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Shut down of bus services in Alberton still a major concern for locals

Commuters who used Putco and GWIT buses as their transport from their homes to work and vice versa are negatively affected by the shutdown of the service implemented on December 1. They spend double or triple the amount of what they did before the buses were closed.

Alberton residents cannot seem to keep up with the exceedingly high rises in transport expenditure monthly due to the recent shutdown of Putco and GWIT buses.

This conclusion follows the signing of a new contract between the Gauteng Department of Roads and Transport (GDRT) and the buses operating in the province. One of the contract’s requirements is that each bus must carry at least 35 passengers on average per journey, using weekly or monthly season fares.

Sadly, according to Putco’s media liaison manager Lindokuhle Xulu, some shifts on their timetable were cited in the notification from GDRT and determined to be financially impractical because they did not meet the previously indicated requirement. Consequently, continued use of these shifts is not authorised.

“Yes, the passengers overall may have been in large numbers. However, the commuters used different times as per their work hours. This negatively impacted further use of the buses because some trips had way fewer occupants. The continued need for dependable public transport combined with the operational difficulties that forced the municipality to stop providing services in Alberton in 1994 made Putco’s acceptance of this duty more feasible, and this has affected us as well,” Xulu said.

It has been two months and a few weeks since the bus service shutdown, but Alberton commuters are already feeling a heavy load on their shoulders financially.

According to Lizelle Pretorius, a resident of Alberton who used the buses to travel to work, the main concern for her and other commuters is that these bus services were their sole means of saving a portion of their salaries, which is necessary to maintain their houses.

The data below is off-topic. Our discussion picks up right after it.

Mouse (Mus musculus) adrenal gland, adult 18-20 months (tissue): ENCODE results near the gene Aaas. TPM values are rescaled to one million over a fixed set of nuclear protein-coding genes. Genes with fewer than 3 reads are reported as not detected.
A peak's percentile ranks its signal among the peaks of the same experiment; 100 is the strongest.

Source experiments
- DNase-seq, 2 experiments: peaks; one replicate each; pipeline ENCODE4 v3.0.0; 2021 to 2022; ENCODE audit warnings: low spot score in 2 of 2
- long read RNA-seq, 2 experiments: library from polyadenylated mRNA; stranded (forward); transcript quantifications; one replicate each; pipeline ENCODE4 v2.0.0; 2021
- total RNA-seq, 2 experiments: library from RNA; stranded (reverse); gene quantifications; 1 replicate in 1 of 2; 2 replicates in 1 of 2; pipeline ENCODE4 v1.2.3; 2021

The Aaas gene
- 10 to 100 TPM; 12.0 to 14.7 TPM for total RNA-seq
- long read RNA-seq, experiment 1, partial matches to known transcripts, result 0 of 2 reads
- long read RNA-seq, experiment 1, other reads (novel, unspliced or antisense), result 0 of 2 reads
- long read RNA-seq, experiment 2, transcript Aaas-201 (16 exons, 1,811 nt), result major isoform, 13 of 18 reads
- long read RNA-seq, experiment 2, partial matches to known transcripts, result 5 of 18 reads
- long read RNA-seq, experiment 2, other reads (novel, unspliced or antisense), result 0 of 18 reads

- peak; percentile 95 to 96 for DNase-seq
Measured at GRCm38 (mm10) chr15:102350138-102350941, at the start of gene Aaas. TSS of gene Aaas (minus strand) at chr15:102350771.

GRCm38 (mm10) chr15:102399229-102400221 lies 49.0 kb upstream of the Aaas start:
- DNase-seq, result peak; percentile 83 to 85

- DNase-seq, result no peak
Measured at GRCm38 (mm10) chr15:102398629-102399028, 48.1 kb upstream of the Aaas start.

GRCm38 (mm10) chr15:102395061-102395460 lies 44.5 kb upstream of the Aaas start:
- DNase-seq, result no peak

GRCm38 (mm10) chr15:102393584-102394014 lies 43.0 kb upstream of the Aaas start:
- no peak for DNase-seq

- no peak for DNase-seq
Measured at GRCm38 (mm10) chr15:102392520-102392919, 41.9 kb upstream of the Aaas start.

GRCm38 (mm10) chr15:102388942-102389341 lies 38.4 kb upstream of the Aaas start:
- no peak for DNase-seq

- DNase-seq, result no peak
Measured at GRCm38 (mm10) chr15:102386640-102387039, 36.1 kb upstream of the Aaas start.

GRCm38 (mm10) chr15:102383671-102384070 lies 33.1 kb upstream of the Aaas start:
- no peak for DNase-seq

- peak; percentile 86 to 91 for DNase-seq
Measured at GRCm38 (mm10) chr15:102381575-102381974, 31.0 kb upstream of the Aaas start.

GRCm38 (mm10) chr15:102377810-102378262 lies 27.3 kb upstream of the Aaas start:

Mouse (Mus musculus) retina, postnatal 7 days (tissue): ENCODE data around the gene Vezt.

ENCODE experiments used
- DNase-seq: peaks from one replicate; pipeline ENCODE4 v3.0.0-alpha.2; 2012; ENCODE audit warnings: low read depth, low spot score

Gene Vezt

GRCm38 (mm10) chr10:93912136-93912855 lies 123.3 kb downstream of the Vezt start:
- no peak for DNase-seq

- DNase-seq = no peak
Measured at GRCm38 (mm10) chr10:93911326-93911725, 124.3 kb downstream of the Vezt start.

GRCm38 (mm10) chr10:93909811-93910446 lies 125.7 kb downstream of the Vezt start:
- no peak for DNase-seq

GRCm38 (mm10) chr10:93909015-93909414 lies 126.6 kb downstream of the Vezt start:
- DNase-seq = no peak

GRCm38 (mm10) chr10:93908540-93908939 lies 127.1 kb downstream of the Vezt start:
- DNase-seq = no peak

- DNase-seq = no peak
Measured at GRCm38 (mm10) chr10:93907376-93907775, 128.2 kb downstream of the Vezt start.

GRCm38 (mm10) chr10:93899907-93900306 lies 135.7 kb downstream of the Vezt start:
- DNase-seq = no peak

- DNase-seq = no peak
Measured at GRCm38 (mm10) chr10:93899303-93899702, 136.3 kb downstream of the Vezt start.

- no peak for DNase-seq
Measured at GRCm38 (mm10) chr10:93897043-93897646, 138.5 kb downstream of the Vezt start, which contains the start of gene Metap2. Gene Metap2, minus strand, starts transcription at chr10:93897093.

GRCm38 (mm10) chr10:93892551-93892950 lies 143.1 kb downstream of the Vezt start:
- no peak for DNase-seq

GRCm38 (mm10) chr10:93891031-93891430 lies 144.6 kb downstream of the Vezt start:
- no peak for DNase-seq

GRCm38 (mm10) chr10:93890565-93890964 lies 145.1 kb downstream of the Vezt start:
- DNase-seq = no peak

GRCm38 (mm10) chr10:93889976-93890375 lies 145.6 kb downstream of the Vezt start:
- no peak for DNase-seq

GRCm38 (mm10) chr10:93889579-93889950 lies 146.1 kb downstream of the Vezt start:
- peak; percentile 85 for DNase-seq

“We plead for help because people struggle to get to work and back home daily. We desperately need the buses taken away from Brackendowns, Brackenhurst, Palm Ridge, Johannesburg, Sandton, and Randburg.

“Lift clubs are charging people between R1 500 to R2 000 monthly. When people use taxis, some must take three just to get into the Johannesburg CBD. I take an Uber daily, which costs me about R1 000 weekly. Then we still don’t make it to work on time,” the concerned local said.

All the affected residents signed a petition pleading with officials to hear their cries.

City of Ekurhuleni’s take

The Alberton Record spoke to City of Ekurhuleni spokesperson Zweli Dlamini regarding the residents’ concerns and how this affects their finances.

Dlamini claims they are offering their services to other areas of the city. But because they were already using other buses as a form of transportation, they had never considered it in the case of Alberton.

“As the CoE, we always want to ensure we provide our people with improved services and that their needs are met. Bus placement in Alberton will depend on the number of people requiring them. However, the matter should be thoroughly explored with all pertinent city stakeholders since it was never in our plans.

“Overall, it is now a component of our plans, and residents should note that it may take quite a long time to reach a mutual understanding as the city since we are short of finances,” he explained.

A last word from Putco

Xulu from Putco said that if they get an opportunity to use their services again in Alberton, they would be honoured to do that, considering that they never encountered major problems moving locals from their homes to places of work and vice versa.

“We sympathise with all impacted travellers and recognise the difficulties they might have in finding alternate transportation at these times,” Xulu concluded.

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